BIOACUMULATION OF HEAVY METALS IN FRESH WATER CLAN (Egeria radiata) FROM ITU BRIDGE HEAD, ITU LOCAL GOVERNMENT AREA, AKWA IBOM STATE
1.1 Background Information
Pollution of the littoral waters of the Niger delta region of Nigeria has in recent times received much alteration because of the high degree of environment degradation and aquatic perturbations posed by petroleum exploration activities in the oil bearing states. Petroleum hydrocarbons from oil spills and human related activities are usually incorporated into sediments where they can persist for years, gradually releasing toxic substance such as heavy metals into the immediate and remote environment (O’Clar et al., 1996; Moles and Norcoss, 1998, Zabby and Babatunda, 2015). Heavy metals distribution in aquatic ecosystems. Present divergent dynamics depending on such factors as source, flow rates particle flux rate, sediment characteristics and ecology of organisms under study. In the Niger delta, most report agree that heavy metal concentration is low in surface water sample (Davies et al., 2004. Chindah et al., 2006) sediment on the other hand is believed to be the sink for heavy metals, which usually allows re-suspension anytime the river is disturbed (Babatunda et al., 2013). However, to better characterize the risk presented by metals in the environment to human and ecological receptors, most researchers use benthic organism as biomonitors of both the levels and long-term influences of heavy metals within an ecosystem (Phlilps and Rainbow, 1994, Horsfall et al., 1998)
Fishing is one of the major occupations of the people of Niger Delta region and various fisheries resource are important delicacies including Egeria radiate which is popular among artisanal fisheries. The importance of heavy metal contamination of aquatic ecosystem cannot be over emphasized as most of them can bioaccumulate and become significant along the food chain giving concern of seafood safety to consumers (Davies et al., ., 2006). Selfish, especially clams like E. radiate and Tympanotonus species are used largely as a condiment in most meal eaten in the Niger delta and its environ (Gomna and Rana, 2007, Babatunde et al., 2005) and may accumulate metals at levels which can become deleterious to human consumers.
Bivalves are widely used as bioindicators of heavy metals pollution of heavy metals pollution in costal waters because they are known to concentrate metals providing indications of the contamination of the environment over time. Ergeria Nwanbeze (2011) reported elevated concentration of heavy metals in tissue of E. radiata from some creeks in Delta state Nigeria above concentration in the environment in particularly Pb, Mn and Cd as higher than FAO/WHO acceptable limits of heavy metal contamination in fishes and shell fish. Similarly, Etim (1990) reported elevated heavy metal contamination in tissues of E. Radiata from Calabar River, Cross River, Nigeria, above the environmental concentration indicating that the animal bioaccumulated the metals. Indeed numerous studies around the world have demonstration their ability to concentrate trace elements even in areas far from anthropogenic source such as the anthracitic ocean (Maur et al., 1990, and Nigro 1992; Viarengo et al., 1993) with seasonal variations in the concentration at various stages of their live (Bryan, 1973) and in the bay of la Rocchelle in France (Bustamante and Miramand, 2005).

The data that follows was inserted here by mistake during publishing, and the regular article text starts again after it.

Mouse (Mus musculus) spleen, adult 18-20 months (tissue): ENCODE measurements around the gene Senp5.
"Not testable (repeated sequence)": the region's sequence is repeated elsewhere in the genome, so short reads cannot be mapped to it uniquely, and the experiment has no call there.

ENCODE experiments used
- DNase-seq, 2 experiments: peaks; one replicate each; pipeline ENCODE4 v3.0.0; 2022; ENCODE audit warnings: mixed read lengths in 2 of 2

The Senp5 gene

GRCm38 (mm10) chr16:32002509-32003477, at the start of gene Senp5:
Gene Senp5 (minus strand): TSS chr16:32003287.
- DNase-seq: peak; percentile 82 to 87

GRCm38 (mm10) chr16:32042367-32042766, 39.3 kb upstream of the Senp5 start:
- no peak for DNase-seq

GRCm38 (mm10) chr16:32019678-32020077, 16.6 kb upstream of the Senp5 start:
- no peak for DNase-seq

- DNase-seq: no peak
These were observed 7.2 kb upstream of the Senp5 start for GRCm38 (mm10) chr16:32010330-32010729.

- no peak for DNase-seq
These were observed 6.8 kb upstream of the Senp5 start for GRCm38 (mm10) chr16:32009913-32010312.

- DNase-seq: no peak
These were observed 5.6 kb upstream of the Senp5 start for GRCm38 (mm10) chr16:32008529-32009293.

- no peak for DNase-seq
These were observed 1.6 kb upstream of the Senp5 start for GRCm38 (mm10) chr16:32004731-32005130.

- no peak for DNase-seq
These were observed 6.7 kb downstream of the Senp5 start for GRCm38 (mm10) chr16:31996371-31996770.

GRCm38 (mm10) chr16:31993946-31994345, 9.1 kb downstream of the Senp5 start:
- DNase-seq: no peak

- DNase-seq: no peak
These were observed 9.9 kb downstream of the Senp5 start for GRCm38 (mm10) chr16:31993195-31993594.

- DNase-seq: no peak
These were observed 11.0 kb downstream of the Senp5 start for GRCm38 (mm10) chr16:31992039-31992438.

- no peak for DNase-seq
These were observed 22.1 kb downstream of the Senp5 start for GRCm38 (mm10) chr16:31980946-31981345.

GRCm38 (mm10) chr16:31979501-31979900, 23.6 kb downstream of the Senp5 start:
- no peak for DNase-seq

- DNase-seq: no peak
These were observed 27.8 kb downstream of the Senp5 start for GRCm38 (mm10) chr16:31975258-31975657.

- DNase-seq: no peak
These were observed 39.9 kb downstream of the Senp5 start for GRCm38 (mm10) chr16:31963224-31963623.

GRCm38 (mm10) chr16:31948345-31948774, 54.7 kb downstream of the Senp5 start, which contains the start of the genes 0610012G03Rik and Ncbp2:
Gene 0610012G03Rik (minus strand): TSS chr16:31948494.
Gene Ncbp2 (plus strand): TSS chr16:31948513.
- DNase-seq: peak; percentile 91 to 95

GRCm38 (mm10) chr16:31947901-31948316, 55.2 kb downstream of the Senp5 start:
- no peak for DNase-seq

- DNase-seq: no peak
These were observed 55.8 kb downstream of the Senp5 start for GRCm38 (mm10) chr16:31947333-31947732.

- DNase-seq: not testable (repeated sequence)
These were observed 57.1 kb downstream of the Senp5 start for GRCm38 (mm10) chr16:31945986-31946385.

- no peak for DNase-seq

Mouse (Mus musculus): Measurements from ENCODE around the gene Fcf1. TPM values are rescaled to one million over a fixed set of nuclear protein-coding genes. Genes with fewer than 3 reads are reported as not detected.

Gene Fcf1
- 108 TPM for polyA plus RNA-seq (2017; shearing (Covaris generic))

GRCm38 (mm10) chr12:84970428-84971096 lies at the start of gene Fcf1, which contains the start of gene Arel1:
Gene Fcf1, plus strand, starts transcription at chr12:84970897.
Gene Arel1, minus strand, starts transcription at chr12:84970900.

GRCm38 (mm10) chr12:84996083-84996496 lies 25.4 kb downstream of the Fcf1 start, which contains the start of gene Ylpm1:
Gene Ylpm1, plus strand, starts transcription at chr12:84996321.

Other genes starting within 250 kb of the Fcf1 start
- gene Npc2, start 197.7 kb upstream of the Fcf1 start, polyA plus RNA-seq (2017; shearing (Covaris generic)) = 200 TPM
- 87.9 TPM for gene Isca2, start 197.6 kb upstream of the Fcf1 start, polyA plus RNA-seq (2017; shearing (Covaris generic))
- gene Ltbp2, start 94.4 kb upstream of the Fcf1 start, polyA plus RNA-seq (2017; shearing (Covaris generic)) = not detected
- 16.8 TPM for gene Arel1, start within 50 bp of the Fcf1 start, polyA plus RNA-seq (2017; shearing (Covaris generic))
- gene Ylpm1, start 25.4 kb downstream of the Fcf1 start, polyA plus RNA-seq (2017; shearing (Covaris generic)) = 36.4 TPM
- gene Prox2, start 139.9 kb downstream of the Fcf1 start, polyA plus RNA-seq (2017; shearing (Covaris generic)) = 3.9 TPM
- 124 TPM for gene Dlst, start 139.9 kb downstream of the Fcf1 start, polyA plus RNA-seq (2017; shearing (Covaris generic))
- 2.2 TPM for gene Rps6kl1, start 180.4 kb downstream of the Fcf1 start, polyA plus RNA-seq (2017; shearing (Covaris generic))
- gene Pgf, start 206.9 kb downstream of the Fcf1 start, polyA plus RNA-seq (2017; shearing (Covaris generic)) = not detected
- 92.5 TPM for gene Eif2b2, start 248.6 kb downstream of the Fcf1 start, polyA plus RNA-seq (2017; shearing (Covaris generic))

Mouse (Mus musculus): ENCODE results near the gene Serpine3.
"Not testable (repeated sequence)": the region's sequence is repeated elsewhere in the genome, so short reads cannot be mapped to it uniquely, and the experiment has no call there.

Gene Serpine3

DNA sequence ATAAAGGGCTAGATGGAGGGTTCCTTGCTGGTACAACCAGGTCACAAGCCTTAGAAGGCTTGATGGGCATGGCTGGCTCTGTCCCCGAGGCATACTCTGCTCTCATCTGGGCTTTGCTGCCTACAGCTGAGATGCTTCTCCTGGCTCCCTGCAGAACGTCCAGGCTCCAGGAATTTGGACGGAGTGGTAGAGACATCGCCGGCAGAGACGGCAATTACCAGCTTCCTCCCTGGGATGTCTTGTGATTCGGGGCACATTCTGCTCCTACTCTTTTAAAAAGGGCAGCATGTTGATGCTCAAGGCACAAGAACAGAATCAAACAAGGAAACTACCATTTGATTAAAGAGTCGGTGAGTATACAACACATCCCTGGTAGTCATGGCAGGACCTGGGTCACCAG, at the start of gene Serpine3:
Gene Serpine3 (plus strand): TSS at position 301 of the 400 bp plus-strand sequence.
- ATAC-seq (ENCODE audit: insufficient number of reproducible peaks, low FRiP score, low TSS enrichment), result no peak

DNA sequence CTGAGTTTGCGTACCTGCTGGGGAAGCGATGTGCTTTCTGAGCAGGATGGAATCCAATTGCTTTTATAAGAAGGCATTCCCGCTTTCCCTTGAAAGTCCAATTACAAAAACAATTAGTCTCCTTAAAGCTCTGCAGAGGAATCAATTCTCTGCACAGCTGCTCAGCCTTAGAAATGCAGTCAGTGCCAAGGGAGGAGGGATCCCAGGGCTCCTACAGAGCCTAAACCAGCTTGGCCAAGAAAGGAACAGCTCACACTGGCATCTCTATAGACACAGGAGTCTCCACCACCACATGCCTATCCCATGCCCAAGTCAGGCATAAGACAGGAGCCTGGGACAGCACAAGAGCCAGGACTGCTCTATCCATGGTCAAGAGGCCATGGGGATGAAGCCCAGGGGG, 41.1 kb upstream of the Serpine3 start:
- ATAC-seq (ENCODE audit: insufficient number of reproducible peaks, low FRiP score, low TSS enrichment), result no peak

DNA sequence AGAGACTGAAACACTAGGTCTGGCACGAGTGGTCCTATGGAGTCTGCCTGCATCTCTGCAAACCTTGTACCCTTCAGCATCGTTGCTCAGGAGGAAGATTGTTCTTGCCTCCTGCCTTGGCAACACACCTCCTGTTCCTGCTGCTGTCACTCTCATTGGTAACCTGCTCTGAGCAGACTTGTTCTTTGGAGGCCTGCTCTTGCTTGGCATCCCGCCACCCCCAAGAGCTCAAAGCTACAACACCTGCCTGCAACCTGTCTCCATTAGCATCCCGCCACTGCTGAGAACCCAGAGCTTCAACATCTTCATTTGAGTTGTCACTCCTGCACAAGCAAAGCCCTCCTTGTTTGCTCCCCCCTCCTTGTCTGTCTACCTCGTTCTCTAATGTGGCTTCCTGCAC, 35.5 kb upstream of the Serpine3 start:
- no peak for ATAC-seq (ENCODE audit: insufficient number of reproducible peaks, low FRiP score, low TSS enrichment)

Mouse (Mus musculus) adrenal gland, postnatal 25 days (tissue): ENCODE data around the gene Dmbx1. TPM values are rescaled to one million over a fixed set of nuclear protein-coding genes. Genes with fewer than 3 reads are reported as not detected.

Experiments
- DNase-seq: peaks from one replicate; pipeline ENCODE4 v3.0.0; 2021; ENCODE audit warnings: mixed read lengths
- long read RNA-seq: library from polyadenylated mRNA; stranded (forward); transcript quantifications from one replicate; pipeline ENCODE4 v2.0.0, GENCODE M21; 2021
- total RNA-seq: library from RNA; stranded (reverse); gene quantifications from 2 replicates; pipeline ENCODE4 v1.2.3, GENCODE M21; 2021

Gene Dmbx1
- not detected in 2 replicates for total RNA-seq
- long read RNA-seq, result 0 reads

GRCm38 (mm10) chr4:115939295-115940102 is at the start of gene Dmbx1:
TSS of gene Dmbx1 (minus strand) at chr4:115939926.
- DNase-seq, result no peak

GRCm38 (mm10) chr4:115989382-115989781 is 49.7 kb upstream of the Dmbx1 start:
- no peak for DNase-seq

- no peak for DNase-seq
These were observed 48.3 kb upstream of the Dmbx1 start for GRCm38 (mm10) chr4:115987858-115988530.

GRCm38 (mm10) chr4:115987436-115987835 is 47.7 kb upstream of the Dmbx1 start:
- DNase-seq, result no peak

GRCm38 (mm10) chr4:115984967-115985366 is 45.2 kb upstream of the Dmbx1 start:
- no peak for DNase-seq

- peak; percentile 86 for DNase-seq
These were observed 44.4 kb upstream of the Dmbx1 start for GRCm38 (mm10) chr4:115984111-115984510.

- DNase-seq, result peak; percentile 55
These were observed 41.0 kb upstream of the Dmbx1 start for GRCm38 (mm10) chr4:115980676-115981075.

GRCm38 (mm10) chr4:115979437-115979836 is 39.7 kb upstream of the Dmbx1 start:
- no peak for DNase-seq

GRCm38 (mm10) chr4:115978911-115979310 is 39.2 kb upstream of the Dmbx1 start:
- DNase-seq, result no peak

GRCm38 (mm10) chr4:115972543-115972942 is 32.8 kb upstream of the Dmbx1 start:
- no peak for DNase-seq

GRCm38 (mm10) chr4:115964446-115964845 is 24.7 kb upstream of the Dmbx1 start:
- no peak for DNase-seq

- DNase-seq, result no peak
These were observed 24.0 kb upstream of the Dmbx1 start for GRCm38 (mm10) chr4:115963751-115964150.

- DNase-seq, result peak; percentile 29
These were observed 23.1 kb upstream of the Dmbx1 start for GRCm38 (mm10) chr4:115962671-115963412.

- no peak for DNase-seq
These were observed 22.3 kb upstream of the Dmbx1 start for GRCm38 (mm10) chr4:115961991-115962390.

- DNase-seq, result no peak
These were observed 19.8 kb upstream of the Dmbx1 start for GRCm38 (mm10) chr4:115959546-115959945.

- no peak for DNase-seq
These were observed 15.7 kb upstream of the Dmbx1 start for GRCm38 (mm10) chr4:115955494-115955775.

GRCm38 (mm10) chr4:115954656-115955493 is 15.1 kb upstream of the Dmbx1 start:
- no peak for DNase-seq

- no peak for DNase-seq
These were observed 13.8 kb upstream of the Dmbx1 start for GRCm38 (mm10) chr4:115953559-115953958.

Various anthropogenic activities in Itu bridgehead waters can adversely alter the water and the sediment chemistry. This will end up having effects on benthic organism like Egaria radiata. Since this organism is a delicacy in the area analyze of heavy metal levels in it will help determine its suitability for consumption.
1.2 Aims and Objectives
- To determine levels of cadmium (cd), chronmium (cr), lead (pb), and iron (fe) in the flesh of E radiata from ITU bridgehead
- To compare the levels of heavy metals analysed to the WHO standard
- To ascertain consumption suitability of E. radiata from ITU bridgehead.
1.3 Scope and Limitations